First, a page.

Thursday, March 19, 2015

Our 20,000th Page View! This Day In New Orleans History

Blogger's Note: In honor of an amazing 20,000 page views we take a look back at This Day In New Orleans History.  March 19th is St. Joseph’s Day in Louisiana. While this holiday isn’t widely acknowledged in the US, it is celebrated in New Orleans in a big way.

(Above): A traditional example of a St. Joseph's Day Alter.  These altars are put up a couple of days before St. Joseph’s Day, and this time period is called the Feast of St. Joseph.

From the New Orleans Online website:
March 19th marks the Catholic celebration of St. Josephs Day where Catholic New Orleanians construct elaborate altars in honor of this saint. The tradition, commemorating the relief St. Joseph provided during a famine in Sicily, began in the late 1800’s when Sicilian immigrants settled in New Orleans. Today, St. Joseph’s day is not just for Italian-Americans. Every year, this celebration offers New Orleans natives and visitors a chance to share food with others and for believers, a way to express gratitude for any sort of fortune in their lives.

(Above):   To honor St. Joseph the carpenter, much of the food includes breadcrumbs, representing sawdust. Giving food to the needy is a St. Joseph's Day custom. 

St. Joseph altars, representing the Holy Trinity, are divided into three sections with a statue of St. Joseph at the head. The devout place candles, figurines, flowers, medals and other items around the alter creating a beautiful, lush and overflowing effect. Since the altars thank St. Joseph for relieving hunger, offerings of food are essential. 

Cookies, cakes and breads, often in the form of shell fish, are common decorations for alatars. Fava beans, or “lucky beans” are particularly associated with St. Joseph because they sustained the Sicilians throughout famine. Pick some up for good luck! As tradition has it, the altar is broken up on St. Joseph’s day with a ceremony of costumed children, pretending to look for shelter, finding sustenance at the altar. Food and donations are then distributed to the poor. 

 Fava Beans... My pa mixes these with vinegar, olive oil and fresh herbs and we nibble while we drink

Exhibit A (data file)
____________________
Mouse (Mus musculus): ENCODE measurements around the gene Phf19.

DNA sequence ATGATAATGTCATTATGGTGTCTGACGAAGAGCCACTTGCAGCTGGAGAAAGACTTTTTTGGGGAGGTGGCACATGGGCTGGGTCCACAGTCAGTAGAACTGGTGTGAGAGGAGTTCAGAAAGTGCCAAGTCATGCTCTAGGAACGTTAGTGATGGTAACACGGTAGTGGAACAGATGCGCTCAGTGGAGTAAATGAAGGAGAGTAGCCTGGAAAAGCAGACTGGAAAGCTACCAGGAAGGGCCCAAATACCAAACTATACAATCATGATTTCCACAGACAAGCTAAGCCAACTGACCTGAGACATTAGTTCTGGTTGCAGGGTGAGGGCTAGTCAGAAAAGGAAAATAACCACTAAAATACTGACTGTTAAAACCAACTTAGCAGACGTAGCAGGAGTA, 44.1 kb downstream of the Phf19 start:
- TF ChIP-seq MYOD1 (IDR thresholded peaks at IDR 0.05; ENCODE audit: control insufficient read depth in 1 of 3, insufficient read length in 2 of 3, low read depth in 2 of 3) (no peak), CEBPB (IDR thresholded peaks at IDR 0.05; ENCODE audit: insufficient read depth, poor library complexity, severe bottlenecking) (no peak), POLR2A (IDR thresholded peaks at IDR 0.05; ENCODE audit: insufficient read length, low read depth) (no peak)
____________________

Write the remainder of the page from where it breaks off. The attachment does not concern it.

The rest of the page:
(Above): Fava Beans for St. Joseph's Day The fava bean plays a role on the feast of St. Joseph and the tradition of the Altar or Table for March 19. 
St. Joseph’s Day Parade
Hosted by the American Italian Marching club, one of the largest ethnic group organizations in the southeast, the annual St. Joseph’s day parade in the French Quarter is a local favorite. The evening begins with food, wine and Italian music followed by marchers dressed in black tuxedos proceeding to parade until dark. Receive silk flowers and fava beans or dance and sing the hours away with enthusiastic bystanders. 


(Above): Fig cookies!  The altars contain many food items, especially baked goods like cookies and breads. They are constructed to pay homage to St. Joseph and to show gratitude for the abundance they’re able to share with the community via these altars.

Join the Celebration
Altars are found at local New Orleans churches, especially those with strong Italian roots, but they are also constructed in private homes, halls, Italian restaurants, and public spaces in different communities throughout the city. The Times Picayune, a local newspaper, usually reveals a week in advance where the archdiocese of New Orleans will host altars with visiting hours and food services. Some popular places for a guaranteed look include the St. Louis Cathedral at Jackson Square and the St. Joseph church on Tulane Avenue by the Italian Renaissance Museum. And if you happen to see a fresh green branch over a local’s doorway, it means you’re invited to participate in the ceremony and to share the food. 

(Above): A modern example of a St. Joseph's Day alter.

Sicilians and Mardi Gras Indians
The tradition traces its roots back to a wave of Sicilian immigration to New Orleans in1880. While many US cities have large Italian-American populations, few have as direct a line to Sicily as New Orleans does –one could say St. Joseph’s Day traditions are unique to the Crescent City’s culture. Although the reasons are unclear, St. Joseph’s Day has also been adopted as an important day for the Mardi Gras Indians, an African-American tradition unique to New Orleans. The Super Sunday Mardi Gras Indian parade the Sunday after St. Joseph’s Day is an event you will not want to miss!